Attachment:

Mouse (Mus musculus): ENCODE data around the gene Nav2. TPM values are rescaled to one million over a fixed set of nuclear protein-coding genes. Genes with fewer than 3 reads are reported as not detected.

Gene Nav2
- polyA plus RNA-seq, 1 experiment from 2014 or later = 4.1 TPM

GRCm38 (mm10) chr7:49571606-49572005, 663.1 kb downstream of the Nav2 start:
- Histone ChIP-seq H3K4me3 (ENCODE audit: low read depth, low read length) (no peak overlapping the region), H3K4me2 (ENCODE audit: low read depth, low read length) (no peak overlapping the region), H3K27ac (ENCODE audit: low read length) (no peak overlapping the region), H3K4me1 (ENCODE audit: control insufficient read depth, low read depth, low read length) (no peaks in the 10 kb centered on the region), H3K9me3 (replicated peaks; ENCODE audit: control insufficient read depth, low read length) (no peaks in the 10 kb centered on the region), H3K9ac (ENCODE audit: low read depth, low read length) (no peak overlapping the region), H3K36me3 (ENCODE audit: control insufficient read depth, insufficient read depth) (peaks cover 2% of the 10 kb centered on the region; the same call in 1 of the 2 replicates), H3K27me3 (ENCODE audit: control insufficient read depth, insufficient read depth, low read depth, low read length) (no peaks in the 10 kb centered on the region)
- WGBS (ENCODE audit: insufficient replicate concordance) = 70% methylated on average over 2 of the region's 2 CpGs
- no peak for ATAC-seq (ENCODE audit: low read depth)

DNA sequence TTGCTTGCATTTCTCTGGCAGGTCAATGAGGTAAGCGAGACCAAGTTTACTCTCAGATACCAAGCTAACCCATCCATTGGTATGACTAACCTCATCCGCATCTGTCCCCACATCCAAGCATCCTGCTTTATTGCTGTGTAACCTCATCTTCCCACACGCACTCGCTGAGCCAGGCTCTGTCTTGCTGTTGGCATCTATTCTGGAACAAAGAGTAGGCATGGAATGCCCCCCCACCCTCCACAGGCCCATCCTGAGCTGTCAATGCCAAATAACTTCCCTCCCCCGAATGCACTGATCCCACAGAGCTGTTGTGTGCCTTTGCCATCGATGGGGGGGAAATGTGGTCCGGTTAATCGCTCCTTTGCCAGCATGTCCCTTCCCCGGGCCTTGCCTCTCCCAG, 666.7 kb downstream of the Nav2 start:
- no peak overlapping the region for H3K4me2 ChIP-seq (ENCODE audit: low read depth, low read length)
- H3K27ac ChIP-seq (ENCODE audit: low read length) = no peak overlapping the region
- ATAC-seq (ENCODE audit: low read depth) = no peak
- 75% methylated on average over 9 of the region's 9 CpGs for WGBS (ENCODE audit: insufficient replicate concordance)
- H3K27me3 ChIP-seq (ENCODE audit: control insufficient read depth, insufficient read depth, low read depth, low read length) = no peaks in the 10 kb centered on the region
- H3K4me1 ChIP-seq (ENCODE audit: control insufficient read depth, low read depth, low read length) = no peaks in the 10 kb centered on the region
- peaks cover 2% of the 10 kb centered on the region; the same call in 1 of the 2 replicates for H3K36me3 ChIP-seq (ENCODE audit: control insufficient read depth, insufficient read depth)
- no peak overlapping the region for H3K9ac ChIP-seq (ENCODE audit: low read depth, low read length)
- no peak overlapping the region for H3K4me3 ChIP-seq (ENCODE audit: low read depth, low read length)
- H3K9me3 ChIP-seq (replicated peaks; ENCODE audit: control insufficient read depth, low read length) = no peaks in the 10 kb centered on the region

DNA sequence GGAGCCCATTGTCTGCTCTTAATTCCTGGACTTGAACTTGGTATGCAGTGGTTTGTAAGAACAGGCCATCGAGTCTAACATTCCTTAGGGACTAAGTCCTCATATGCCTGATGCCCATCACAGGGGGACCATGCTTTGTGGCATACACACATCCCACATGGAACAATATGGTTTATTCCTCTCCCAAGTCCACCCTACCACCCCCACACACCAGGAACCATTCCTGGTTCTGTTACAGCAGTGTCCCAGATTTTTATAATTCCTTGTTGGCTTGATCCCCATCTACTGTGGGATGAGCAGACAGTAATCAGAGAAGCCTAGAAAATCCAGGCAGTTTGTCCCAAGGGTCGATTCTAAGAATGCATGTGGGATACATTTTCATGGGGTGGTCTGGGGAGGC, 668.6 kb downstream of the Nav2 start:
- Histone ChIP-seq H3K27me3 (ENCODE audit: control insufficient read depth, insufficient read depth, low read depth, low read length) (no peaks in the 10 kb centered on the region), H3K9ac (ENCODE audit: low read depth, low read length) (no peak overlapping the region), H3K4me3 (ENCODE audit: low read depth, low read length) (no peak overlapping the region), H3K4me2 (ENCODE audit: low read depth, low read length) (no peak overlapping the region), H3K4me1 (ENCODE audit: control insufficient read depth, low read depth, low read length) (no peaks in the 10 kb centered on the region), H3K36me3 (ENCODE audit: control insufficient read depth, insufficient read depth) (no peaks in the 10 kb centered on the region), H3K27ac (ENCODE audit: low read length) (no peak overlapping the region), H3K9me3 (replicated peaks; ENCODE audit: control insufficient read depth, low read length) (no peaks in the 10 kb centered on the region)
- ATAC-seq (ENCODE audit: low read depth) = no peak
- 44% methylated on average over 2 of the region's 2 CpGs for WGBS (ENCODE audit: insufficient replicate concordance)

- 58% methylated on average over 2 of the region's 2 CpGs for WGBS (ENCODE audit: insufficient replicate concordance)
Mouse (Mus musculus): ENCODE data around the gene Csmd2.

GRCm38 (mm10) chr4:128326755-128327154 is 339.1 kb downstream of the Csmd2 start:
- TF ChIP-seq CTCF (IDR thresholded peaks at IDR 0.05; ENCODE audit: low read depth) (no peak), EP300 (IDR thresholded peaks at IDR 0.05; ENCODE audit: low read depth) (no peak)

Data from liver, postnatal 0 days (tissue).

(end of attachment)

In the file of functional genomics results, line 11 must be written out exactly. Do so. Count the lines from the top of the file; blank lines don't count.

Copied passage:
- ATAC-seq (ENCODE audit: low read depth) = no peak